Jean Stafford (1915-1979) originally made her name as a novelist -- her first, Boston Adventure (1944), was a bestseller, and her second (of three) and best, The Mountain Lion (1947), is a haunting portrait of a Western childhood -- but in time she became known more for her short stories, into which she pumped her contempt for conventional pieties. When first published in 1969, her Collected Stories won the Pulitzer Prize for fiction. A new edition (Farrar Straus Giroux; paperback, $18) has just been published -- new and improved, for it includes another story, "An Influx of Poets," which came out in the New Yorker in 1978.

Stafford was a master at making scintillating fiction out of material that would have defeated more pedestrian writers. Among the earlier tales is "The Echo and the Nemesis," one of the few instances in which an American writer who went to graduate school actually turned the experience into first-rate fiction. Somewhat later, in "The Interior Castle," she again drew on her own life, this time to harrowing effect. As Joyce Carol Oates notes in her introduction, Stafford herself was "disfigured" in an automobile accident caused by her then-husband, the poet Robert Lowell, who was driving while drunk. In a tour de force that does justice to states of mind that can hardly be described, Stafford evokes not only the pain suffered by her protagonist, Pansy Vanneman, as she undergoes surgery, but also the bizarre effects of the procedure on her unaesthetized brain:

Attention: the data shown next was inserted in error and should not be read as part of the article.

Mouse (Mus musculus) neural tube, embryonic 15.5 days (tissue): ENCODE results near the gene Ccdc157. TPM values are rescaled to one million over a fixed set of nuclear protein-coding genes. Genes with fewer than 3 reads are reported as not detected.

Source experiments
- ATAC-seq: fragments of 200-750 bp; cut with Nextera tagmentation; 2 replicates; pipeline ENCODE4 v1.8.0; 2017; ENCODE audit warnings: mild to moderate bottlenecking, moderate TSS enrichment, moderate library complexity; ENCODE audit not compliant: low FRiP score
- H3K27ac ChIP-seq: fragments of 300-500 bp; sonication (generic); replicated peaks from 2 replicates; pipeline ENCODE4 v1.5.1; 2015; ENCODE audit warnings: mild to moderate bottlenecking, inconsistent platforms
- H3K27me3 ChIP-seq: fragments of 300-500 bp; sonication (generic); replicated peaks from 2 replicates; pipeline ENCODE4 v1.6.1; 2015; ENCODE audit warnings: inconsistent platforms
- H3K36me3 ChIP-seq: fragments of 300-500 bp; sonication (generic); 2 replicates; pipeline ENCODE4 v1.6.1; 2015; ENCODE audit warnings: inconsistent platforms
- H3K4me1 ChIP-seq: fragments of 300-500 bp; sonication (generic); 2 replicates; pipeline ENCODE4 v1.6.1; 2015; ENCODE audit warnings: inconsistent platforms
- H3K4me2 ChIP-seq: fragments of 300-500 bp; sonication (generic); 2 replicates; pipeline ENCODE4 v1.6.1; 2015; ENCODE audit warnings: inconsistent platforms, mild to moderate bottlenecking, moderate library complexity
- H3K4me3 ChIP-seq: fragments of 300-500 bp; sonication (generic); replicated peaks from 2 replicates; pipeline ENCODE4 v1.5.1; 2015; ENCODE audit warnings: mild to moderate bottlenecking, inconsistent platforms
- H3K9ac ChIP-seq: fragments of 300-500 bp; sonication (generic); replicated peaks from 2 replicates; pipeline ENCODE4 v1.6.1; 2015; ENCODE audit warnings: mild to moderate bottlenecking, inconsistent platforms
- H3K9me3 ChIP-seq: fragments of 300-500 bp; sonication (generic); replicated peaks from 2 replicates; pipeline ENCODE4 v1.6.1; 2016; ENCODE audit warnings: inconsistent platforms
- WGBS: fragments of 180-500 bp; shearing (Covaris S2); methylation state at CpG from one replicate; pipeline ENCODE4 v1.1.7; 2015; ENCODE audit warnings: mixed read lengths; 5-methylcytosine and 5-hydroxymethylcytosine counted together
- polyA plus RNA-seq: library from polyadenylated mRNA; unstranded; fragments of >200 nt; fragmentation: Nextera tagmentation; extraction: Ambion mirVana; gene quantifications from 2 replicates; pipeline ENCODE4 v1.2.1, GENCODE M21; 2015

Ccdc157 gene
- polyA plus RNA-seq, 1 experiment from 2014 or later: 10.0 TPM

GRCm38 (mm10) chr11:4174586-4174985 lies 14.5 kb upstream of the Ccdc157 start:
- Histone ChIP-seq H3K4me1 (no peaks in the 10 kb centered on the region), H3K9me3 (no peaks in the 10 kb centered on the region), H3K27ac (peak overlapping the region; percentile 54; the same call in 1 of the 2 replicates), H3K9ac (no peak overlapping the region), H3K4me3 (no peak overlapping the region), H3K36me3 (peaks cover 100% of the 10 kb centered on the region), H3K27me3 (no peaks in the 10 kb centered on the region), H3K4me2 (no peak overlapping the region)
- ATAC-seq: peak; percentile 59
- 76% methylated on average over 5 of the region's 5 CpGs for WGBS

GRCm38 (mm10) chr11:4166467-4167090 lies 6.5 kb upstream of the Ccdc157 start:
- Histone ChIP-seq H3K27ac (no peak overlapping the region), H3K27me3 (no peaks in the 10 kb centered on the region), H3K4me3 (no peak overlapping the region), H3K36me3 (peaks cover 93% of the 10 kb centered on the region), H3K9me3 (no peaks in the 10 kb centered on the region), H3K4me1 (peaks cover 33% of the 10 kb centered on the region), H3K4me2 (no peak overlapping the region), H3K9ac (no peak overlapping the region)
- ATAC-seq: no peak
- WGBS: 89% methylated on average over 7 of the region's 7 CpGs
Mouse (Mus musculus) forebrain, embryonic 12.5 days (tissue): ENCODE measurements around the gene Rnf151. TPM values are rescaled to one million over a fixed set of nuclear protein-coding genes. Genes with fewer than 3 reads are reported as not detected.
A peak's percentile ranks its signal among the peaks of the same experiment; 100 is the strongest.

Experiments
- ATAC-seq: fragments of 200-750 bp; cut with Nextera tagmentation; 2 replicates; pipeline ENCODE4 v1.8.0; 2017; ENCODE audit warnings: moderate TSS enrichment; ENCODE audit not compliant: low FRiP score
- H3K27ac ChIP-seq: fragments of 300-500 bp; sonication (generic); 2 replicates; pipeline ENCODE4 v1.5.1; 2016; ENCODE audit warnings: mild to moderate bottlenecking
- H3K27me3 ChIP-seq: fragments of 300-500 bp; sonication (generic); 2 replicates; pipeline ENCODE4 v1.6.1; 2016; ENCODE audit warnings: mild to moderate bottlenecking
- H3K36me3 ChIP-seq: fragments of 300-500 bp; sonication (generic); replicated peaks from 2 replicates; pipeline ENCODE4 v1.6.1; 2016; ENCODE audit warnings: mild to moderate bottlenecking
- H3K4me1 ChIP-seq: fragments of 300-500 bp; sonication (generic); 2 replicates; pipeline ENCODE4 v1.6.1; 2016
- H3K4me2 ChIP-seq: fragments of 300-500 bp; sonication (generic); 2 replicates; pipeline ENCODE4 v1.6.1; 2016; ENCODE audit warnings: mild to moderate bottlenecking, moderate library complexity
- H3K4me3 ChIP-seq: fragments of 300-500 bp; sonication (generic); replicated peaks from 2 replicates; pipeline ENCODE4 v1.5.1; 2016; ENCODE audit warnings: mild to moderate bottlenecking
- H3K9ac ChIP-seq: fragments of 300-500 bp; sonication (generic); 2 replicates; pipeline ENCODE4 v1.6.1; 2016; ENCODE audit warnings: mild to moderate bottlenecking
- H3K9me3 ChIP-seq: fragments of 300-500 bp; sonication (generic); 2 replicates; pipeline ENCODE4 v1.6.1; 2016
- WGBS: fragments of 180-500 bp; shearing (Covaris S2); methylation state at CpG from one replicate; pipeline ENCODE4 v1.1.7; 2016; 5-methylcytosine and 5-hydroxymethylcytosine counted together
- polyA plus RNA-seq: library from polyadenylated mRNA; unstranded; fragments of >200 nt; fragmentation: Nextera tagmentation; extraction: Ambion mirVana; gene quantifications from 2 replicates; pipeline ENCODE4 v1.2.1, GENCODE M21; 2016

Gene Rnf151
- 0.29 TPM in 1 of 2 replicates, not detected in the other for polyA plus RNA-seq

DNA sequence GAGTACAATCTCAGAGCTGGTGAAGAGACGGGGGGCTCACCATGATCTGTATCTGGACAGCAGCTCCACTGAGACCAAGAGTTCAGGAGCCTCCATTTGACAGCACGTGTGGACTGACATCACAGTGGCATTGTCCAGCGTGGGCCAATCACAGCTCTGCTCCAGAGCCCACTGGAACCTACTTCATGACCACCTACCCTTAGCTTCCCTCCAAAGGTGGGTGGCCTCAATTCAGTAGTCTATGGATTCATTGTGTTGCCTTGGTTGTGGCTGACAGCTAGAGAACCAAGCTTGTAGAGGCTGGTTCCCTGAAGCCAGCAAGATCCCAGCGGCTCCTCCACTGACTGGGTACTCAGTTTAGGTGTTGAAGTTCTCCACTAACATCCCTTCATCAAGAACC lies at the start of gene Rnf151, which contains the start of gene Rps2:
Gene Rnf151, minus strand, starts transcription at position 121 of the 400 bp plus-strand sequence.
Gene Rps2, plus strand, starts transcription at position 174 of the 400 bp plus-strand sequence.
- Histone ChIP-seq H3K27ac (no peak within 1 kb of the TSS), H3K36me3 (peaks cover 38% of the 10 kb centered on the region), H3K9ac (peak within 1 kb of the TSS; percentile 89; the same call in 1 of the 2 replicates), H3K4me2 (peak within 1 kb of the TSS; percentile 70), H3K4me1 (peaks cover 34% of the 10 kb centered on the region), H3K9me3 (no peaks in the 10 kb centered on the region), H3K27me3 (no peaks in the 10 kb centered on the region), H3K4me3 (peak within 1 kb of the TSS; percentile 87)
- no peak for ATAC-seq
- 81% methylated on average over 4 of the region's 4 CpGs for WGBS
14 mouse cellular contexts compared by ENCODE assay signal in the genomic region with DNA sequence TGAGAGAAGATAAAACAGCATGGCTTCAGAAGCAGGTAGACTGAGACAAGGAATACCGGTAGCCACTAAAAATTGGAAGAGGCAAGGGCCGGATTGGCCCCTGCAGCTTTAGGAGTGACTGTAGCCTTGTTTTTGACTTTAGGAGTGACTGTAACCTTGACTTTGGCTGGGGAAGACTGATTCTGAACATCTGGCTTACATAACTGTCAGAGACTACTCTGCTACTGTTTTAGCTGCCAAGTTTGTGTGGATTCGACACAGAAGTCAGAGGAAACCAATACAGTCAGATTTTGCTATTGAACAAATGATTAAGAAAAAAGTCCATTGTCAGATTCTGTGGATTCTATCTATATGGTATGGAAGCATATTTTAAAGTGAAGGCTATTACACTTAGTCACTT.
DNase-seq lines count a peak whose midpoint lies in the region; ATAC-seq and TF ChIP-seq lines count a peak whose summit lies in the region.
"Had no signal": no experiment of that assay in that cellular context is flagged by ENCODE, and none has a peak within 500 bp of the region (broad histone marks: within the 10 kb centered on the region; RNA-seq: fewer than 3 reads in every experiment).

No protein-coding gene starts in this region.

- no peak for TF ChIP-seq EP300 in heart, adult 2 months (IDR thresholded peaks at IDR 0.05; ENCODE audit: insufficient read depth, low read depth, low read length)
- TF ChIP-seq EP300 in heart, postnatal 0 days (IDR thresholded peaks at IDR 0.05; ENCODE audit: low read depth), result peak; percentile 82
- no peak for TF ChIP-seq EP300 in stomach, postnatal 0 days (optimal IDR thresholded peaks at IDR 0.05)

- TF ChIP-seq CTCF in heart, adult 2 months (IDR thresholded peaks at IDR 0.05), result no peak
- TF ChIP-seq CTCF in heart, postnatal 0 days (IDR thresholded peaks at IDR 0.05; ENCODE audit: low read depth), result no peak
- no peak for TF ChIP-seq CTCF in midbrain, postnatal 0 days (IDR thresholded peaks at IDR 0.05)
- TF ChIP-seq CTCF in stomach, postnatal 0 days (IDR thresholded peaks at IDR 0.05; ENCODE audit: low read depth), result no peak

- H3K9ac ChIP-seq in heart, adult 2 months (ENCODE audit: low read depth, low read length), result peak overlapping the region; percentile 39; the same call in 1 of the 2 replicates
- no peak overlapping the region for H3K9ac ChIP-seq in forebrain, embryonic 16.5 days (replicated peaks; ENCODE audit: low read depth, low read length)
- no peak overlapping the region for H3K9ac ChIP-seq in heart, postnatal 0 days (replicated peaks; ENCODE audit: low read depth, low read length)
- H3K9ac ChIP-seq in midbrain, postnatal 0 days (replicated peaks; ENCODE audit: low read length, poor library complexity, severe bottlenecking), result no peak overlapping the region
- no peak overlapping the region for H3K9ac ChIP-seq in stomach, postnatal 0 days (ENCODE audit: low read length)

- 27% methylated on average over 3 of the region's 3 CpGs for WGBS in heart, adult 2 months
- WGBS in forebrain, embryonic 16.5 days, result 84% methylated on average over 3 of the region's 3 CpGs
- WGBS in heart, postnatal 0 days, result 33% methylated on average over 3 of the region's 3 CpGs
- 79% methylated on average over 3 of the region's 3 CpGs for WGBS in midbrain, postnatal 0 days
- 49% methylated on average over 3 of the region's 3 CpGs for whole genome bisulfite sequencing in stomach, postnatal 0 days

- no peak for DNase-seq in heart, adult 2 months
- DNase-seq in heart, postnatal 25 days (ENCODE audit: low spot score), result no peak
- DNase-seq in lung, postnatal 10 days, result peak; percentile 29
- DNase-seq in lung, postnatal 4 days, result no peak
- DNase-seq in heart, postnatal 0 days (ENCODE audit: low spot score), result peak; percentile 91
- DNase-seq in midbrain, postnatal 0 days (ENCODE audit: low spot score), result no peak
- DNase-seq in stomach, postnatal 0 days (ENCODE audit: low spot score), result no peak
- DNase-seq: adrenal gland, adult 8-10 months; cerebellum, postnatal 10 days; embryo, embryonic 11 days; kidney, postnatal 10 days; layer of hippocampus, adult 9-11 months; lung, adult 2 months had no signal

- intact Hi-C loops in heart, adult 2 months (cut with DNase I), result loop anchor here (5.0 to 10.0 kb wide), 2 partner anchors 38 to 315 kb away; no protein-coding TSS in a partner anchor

"She closed her eyes and this time and this time alone she saw her brain lying in a shell-pink satin case. It was a pink pearl, no bigger than a needle's eye, but it was so beautiful and pure that its smallness made no difference. Anyhow, as she watched, it grew. It grew larger and larger until it was an enormous bubble that contained the surgeon and the whole room within its rosy luster. . . . Never before had the world been pink, whatever else it had been. Or had it been, one other time? She could not be sure and she did not care. Of one thing she was certain: never had the world enclosed her before and never had the quiet been so smooth." After the operation, which appears to be a success, Pansy feels rather cheated: "She closed her eyes, shutting herself up within her treasureless head."

-- Dennis Drabelle

Jean Stafford